China’s fire-pro­tec­tion law needs to be en­forced

China Daily (Canada) - - FRONT PAGE - By LI YANG in Shang­hai

One of the world’s tallest apart­ment build­ing, the 86 Torch tower in Dubai, the United Arab Emi­rates, caught fire last week­end as high winds from a sand­storm fanned the flames.

About 100 fire­fight­ers pre­vented the fire on Feb 21 from spread­ing in the tower where more than 2,000 peo­ple live. Three hours af­ter it started, the blaze was put out mainly by in­ter­nal fire­fight­ing fa­cil­i­ties. Thanks to the build­ing’s fire­safety sys­tems and evac­u­a­tion pro­to­cols, no­body was killed.

Dubai is fa­mous for its fire-pro­tec­tion stan­dards in high build­ings, and regular fire­fight­ing train­ing for res­i­dents. High-rise apart­ment build­ings are al­lowed only elec­tric­ity, not nat­u­ral gas for cooking and heat­ing.

The suc­cess­ful fire­fight­ing and zero death toll in Dubai this time should serve as a les­son for Chi­nese peo­ple, who are ac­cus­tomed, if not numbed, to large death tolls in big fires.

A fire in a sweat­shop fac­tory in Kun­shan, Jiangsu prov­ince, on Aug 4 last year claimed 71 lives. A fire in a food pro­cess­ing fac­tory in Shouguang county, Shan­dong prov­ince, on Nov 16 last year killed 18 work­ers. A fire in a mar­ket in Harbin, Hei­longjiang prov­ince, early last month burned more than 20 hours and killed five fire­fight­ers. A fire at a 28-story apart­ment build­ing in Shang­hai’s Jing’an dis­trict killed 58 res­i­dents on Nov 15, 2010. The casualty list goes on.

In such events, sev­eral lo­cal gov­ern­ment of­fi­cials in charge of safety would re­ceive ad­min­is­tra­tive pun­ish­ment, or be dis­missed at worst. Busi­ness­men in charge of a fac­tory or the direc­tor of a work­shop be­come the main scape­goats. The public also seems sat­is­fied with the penalty, and grad­u­ally takes it for granted that when a big fire hap­pens there must be a heavy loss of life.

China has a good fire pro­tec­tion law, a num­ber of fire­fight­ing rules, a big firedepart­ment sys­tem, as well as shame­ful record of big loss of life in fires, be­cause the law, the rules and the sys­tem al­ways fail at the same time. To some ex­tent, many fires were avoid­able and many lives should not have been lost.

But China al­most fails in all the places where Dubai suc­ceeds. Fire en­gine ac­cesses are blocked by pri­vate cars or il­le­gal con­struc­tion. Es­cape tun­nels are locked or clogged. Many peo­ple do not know how to use the limited fire-ex­tin­guish­ing in­stal­la­tions, and there is a lack ba­sic knowl­edge on how to es­cape from fires. Flammable ma­te­ri­als are widely used in high build­ings.

Fire in­spec­tions have be­come a cash cow for fire de­part­ments in many places, with of­fi­cials tak­ing bribes from con­struc­tion com­pa­nies or busi­ness own­ers. In re­turn, the bribers can save a lot of money that should have been spent on fire-ex­tin­guish­ing in­stal­la­tions or more ex­pen­sive fire­proof build­ing ma­te­ri­als. It is the same case with China’s en­vi­ron­men­tal pro­tec­tion ef­fort. En­vi­ron­men­tal watch­dogs live on pol­luters’ bribes, help­ing them save money that should have been used for pol­lu­tion-treat­ment fa­cil­i­ties.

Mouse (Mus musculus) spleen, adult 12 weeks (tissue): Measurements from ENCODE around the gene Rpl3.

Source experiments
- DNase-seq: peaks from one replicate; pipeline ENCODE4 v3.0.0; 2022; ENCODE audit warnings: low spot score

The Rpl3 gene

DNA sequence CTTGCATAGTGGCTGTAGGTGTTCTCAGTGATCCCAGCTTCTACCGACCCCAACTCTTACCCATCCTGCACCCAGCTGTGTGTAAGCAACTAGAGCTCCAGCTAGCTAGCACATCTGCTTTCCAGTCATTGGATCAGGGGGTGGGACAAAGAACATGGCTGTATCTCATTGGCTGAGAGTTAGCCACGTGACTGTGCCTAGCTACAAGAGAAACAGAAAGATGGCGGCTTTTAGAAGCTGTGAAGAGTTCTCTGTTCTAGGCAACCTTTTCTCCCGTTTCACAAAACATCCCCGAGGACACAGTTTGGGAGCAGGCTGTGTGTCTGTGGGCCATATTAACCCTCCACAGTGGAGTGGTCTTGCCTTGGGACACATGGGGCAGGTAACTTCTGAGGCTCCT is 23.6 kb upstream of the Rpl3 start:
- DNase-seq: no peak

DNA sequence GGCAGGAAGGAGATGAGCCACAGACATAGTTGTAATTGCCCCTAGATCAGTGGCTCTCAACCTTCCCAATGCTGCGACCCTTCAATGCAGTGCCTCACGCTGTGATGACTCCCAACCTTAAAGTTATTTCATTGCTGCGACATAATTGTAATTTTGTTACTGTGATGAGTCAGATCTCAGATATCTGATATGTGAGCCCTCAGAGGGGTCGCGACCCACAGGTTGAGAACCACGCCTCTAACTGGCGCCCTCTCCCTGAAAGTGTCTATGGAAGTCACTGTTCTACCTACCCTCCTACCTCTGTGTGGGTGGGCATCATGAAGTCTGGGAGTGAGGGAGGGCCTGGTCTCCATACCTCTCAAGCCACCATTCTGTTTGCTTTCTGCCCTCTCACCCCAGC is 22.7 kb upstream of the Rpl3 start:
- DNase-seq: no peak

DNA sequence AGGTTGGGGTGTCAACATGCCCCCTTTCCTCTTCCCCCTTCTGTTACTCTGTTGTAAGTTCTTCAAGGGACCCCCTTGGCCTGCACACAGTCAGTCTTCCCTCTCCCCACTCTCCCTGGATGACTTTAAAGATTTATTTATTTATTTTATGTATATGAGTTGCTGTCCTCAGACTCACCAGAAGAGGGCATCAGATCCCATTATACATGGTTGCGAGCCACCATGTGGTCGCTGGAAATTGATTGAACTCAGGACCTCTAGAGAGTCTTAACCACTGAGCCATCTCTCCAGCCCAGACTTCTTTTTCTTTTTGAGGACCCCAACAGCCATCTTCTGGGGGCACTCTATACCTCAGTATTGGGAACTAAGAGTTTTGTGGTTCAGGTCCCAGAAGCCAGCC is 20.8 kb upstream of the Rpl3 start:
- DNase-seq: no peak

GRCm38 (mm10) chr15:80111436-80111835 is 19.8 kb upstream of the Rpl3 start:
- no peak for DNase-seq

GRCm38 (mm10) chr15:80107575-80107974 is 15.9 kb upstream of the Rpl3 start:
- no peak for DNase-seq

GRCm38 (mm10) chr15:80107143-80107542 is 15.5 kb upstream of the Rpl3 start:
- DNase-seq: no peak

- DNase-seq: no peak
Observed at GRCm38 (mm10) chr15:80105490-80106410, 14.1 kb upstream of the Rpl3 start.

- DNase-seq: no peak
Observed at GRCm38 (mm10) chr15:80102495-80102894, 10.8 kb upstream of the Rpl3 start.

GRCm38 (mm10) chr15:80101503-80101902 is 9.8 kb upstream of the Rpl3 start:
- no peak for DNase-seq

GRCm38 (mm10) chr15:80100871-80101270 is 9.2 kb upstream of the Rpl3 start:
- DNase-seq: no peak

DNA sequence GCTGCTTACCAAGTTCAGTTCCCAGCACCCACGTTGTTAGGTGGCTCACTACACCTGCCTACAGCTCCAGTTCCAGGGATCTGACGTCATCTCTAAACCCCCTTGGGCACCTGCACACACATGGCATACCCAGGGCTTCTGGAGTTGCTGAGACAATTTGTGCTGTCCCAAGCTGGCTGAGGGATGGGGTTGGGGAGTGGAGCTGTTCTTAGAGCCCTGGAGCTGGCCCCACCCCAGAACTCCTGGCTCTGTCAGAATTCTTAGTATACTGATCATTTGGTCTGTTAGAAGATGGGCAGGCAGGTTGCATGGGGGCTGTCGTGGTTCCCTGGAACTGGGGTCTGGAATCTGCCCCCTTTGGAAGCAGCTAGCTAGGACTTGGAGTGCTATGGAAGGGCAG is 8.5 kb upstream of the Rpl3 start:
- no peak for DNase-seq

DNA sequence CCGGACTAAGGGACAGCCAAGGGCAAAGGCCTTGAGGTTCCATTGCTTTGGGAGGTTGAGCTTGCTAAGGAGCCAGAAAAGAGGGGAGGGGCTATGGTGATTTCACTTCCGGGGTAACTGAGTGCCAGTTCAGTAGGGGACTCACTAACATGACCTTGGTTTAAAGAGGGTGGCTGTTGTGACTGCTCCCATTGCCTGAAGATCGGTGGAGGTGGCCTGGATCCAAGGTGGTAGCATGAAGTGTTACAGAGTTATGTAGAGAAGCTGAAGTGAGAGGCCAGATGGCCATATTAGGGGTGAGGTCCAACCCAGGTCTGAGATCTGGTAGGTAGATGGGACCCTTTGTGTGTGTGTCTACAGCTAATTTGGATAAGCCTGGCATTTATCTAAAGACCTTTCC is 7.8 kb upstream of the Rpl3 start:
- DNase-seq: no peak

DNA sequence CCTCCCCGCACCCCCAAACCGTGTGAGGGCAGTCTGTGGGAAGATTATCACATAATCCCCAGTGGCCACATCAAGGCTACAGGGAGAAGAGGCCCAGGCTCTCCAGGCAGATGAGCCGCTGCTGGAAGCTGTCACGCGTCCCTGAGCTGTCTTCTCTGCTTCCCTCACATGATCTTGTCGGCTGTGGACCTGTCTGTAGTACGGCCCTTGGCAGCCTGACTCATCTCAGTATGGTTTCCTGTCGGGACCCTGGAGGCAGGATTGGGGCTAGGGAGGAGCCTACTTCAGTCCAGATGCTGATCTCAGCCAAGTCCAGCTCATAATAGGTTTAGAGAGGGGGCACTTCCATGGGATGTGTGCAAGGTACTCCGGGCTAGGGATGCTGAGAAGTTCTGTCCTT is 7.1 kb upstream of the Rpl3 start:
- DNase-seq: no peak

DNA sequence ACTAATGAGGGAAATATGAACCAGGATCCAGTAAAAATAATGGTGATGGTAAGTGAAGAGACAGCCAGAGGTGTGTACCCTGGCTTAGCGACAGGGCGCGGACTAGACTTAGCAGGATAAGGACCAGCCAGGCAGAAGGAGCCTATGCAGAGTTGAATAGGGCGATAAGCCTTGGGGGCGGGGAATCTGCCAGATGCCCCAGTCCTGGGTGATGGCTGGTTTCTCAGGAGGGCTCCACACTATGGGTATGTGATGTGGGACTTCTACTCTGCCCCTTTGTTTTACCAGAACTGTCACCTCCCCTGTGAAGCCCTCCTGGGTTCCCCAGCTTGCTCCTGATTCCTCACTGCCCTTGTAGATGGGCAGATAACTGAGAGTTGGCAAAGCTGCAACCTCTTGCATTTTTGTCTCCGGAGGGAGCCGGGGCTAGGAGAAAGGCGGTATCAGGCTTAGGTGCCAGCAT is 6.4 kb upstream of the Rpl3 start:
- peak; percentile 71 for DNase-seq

Peo­ple’s aware­ness about fire pro­tec­tion is poor. Although many schools teach stu­dents how to es­cape fires, few of young peo­ple, in­clud­ing the teach­ers, take it se­ri­ously be­cause it’s not a course that can send stu­dents to bet­ter col­leges.

Lo­cal gov­ern­ments are in­vari­ably fans of high-rise build­ings, which are seen as sym­bols of moder­nity and pros­per­ity. By 2012, the num­ber of sky­scrapers above 152 me­ters in China was com­pa­ra­ble to the United States. And more than half of the high- rise build­ings un­der con­struc­tion in the world are in China. The real es­tate bub­ble saw the rapid ex­pan­sion of build­ings in China. But the con­struc­tion qual­ity is poor, as proven by sev­eral earth­quakes in re­cent years.

Many well- pre­served an­cient vil­lages and towns, built with bricks and wood, in China have good fire-pro­tec­tion de­signs, fire-ex­tin­guish­ing in­stal­la­tions and broad es­cape tun­nels. That’s a ma­jor rea­son why they sur­vive hun­dreds of years. When th­ese de­signs, in­stal­la­tions and fa­cil­i­ties are re­moved to cre­ate more space for shops and mod­ern kitchens in com­mer­cial build­ings, the old towns be­come in­creas­ingly im­mune to fires, es­pe­cially un­der heavy pres­sure from the huge num­ber of tourists. In the past two years, at least three an­cient towns in Yun­nan and Hu­nan have been burned to ashes.

Many fires are not ac­ci­dents, but man-made dis­as­ters. Mak­ing its fire-pro­tec­tion law real is the very first step for China to pre­vent such dis­as­ters.


The high-rise build­ings

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